And if we thought that preparations for the amuse bouche had looked interesting, the preparations for the fish course were positively mesmerising. After Andreas had pan-fried the lightly brined pike-perch medallions in butter. he produced the coolest kitchen gadget that I have seen in ages: The Smoking Gun. This ingenious little smoker is only about as big as a can of hairspray and can impart a smoky flavour to food without adding extra heat, meaning you can use it on raw or cooked food without worrying about overcooking. It’s pretty simple: you fill the cannister with wood chips, right them to make them smoulder, attach a hose to the cannister to channel the smoke and then simply place the hose into whatever closed container your food is in. Raw fish – £10. Two stainless steel bowls – £12. Smoking Gun – £75. The utterly delighted look on your friends’ faces – priceless.
Once the smoking show was over, we were finally persuaded to sit down at the table to enjoy the rest of our meal. The fish that we had watched being transformed from raw to plated was presented to us as lightly brined and smoked pike-perch with wild garlic, cucumber, creamed new potatoes with Väddö creme fraiche. This was wonderful: the fish had a delicately smoky flavour and a crisp, savoury crust that only frying in butter can produce. The potatoes added creaminess; the cucumbers crunch; and the wild garlic cream a splash of colour and a spike of flavour. A beautiful, light and very succesful dish.
Photo by Fenella Mett, used with kind permission of Visit Sweden
For our next course we moved on to red meat – lamb shank, to be precise. But when Andreas called us over to the stove to see the meat before carving, it looked unlike any lamb shank I had ever seen. The reason, as Andreas explained, is that the shanks had been deboned, rolled and tied, prior to being slow-cooked for 36 hours (!). He then finished them off in the pan before slicing into medallions and plating. The completed dish consisted of braised lamb with spring onions and green asparagus and a cress crème. The lamb was quite extraordinary, reminding more of the consistency of marrow than meat and with a deep, rich flavour. One of our dinner guests (a New Zealander) even pronounced it to be the best lamb she had ever tasted – and that’s not something a Kiwi says lightly! As a counterpoint to the richness of the lamb, the bright flavours of the green asparagus and spring worked well and I just loved the cress crème: heavier than an espuma, lighter than a mash, and entrancingly green. To wash this down, we had a rather excellent French red from Morey Saint Denis – a wonderful pairing.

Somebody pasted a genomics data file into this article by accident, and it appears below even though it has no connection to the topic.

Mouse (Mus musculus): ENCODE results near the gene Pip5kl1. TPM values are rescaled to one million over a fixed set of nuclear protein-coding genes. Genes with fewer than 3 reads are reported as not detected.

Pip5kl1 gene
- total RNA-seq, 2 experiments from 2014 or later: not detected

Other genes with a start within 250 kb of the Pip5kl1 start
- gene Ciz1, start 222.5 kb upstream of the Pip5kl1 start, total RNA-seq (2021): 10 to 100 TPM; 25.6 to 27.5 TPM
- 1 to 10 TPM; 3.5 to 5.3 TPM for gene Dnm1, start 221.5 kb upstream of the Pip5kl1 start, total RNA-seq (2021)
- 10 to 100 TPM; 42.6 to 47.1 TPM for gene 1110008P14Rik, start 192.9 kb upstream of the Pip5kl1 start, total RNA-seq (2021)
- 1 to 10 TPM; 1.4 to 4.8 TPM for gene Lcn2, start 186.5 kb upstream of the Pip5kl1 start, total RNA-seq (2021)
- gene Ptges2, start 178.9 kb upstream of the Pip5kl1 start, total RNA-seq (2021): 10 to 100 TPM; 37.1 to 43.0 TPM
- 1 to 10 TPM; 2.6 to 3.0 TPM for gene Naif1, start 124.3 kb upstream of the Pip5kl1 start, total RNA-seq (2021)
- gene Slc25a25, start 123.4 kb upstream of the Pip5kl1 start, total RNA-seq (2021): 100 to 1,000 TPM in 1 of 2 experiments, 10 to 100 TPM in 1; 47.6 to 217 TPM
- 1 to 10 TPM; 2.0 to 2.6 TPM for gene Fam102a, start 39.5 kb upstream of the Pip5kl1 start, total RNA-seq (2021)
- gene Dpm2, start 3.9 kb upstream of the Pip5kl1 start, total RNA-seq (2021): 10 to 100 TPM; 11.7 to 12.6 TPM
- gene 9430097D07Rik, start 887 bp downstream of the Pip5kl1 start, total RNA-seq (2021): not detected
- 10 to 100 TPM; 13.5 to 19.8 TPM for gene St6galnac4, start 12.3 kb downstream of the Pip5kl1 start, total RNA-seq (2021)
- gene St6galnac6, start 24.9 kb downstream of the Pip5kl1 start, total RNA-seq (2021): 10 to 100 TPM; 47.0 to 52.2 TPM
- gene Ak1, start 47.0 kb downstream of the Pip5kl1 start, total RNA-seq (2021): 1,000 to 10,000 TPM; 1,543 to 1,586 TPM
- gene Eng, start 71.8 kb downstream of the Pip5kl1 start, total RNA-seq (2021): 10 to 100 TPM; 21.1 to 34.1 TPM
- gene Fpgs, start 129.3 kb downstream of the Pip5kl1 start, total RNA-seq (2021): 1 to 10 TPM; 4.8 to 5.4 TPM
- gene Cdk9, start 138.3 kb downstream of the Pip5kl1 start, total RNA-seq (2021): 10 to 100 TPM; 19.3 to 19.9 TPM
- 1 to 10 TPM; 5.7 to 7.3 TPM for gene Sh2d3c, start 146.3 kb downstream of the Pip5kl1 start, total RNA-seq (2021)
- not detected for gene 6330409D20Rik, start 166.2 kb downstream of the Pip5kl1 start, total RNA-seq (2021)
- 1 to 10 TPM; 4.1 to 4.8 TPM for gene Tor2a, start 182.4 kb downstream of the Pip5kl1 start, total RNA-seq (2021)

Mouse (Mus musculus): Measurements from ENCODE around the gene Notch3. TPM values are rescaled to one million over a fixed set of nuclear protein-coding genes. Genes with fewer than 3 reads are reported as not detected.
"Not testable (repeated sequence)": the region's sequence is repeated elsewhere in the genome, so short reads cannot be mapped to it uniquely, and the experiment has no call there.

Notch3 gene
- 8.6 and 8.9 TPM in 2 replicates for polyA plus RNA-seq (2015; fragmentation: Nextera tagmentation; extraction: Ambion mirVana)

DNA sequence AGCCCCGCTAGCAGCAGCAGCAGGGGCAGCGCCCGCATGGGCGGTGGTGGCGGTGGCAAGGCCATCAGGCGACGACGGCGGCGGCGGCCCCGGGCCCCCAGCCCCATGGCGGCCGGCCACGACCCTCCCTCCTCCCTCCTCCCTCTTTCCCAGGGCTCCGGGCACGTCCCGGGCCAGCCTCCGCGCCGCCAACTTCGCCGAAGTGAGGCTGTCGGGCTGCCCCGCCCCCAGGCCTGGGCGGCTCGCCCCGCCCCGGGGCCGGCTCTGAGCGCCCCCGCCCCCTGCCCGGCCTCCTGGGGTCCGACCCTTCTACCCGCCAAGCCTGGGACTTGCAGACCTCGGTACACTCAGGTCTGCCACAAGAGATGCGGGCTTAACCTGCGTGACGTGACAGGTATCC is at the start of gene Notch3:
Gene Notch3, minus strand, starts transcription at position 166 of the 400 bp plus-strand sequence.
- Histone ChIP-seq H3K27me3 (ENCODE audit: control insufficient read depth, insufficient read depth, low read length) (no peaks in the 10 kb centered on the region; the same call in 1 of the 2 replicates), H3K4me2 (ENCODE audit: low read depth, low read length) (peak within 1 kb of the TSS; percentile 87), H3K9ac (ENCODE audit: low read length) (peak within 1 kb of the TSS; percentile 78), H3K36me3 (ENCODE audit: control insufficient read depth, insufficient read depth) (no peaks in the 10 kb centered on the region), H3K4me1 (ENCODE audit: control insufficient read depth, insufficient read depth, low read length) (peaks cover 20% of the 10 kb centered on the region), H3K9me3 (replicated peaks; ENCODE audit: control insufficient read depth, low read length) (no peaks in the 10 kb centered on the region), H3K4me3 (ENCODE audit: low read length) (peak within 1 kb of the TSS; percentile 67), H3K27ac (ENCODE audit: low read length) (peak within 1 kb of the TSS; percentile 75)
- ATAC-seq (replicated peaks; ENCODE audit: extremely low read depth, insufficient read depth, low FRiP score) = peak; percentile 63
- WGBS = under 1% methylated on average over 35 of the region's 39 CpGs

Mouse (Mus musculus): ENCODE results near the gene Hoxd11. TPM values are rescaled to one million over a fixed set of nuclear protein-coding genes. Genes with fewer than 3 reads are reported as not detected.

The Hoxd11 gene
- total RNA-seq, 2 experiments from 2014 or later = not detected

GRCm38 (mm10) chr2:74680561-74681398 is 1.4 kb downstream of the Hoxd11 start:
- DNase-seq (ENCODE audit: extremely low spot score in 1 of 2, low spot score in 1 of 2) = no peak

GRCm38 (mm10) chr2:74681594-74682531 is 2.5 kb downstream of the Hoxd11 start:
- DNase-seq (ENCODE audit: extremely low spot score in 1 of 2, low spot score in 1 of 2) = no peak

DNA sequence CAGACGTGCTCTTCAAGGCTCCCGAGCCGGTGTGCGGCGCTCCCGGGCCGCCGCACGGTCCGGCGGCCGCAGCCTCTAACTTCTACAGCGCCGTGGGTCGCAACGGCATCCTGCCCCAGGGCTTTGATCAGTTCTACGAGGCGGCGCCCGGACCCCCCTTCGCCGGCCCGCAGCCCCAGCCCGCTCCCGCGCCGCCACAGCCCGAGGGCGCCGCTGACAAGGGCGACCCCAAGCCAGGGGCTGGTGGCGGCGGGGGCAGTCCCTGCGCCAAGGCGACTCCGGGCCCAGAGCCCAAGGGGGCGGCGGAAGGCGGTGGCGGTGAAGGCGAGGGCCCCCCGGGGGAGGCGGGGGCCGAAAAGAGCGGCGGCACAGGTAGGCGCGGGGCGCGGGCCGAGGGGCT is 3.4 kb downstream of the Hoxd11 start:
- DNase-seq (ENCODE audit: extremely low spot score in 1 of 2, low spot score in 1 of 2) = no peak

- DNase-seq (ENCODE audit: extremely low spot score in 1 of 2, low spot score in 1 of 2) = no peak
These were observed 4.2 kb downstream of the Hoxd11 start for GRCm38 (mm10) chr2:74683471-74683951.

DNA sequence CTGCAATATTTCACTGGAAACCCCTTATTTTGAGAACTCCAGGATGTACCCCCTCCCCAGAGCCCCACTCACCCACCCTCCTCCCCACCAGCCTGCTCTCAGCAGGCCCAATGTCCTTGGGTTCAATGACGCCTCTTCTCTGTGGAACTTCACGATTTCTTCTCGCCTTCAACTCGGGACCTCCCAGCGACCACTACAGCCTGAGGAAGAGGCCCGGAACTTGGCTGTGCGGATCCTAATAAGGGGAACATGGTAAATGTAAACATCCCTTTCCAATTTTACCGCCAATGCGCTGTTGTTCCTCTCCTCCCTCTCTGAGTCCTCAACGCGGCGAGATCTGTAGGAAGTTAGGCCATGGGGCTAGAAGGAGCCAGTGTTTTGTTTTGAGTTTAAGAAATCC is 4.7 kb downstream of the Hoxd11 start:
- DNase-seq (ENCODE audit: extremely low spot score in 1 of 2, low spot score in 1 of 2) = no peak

Despite having had three courses, we were most definitely still up for dessert after all this! For his final course, Andreas had chosen an ingredient that is still rather uncommon on UK menus but far better known in Nordic countries: sea buckthorn. Sea buckthorn is a shrub which is largely confined to sea coasts where salt spray off the sea prevents other larger plants from growing. The berries are an intense orange colour and grow in tight clusters close to the branches, making them tricky to harvest. But as they are quite strongly flavoured, you don’t need many to make an impact: their flavour is pleasingly tart and even after cooking, the colour remains a nearly-neon orange. Andreas chose to make a sea buckthorn soup with vanilla pannacotta and toasted sponge cake cubes. I liked this for the clever visual play (dessert masquerading as your soup course complete with croutons) as much as for the taste (tart soup; sweet panacotta and cake) – and as you see I made short work of it! This was paired with a Sauterne which had everybody around the table crooning with delight.
And that, sadly, marked the end of our extraordinary blind date. Andreas and Kate had taken us on a little culinary holiday, showed us some cool cooking techniques, and extolled the virtues of the unique produce and dishes for which Sweden is gaining a reputation. For those among my guests who still thought IKEA meatballs and rollmops represent the pinnacle of Swedish cuisine, the evening had been a revelation and (hopefully!) a motivation to explore Swedish cuisine a little further. Thanks very much to Visit Sweden for asking me to be part of this project, and thank you to Andreas for a fantastic meal!
As for the blind date side of things, I think it went well and am hoping Andreas will call or send flowers (or at least a large dish of his nettle soup!).
DISCLOSURE: Four friends and I attended this private dinner as guests of Visit Sweden.
Sleek and effortlessly chic, it is hard not to be charmed by Stockholm’s cutting-edge galleries, trendy fashion stores and innovative restaurants. The capital built on 14 island offers high quality food everywhere; be it one of its charming cafés or a Michelin star restaurant; you won´t be disappointed. Just in the past year, over 20 new restaurants have opened in Stockholm, many of which focus on Swedish cuisine with international influences. As Europe’s first Green Capital, locally sourced ingredients and produce are a given and as demand continues to grow, Stockholm is fast becoming one of Europe´s most exciting culinary destinations. For more information on the great foodie destination of Stockholm, go to www.visitstockholm.com.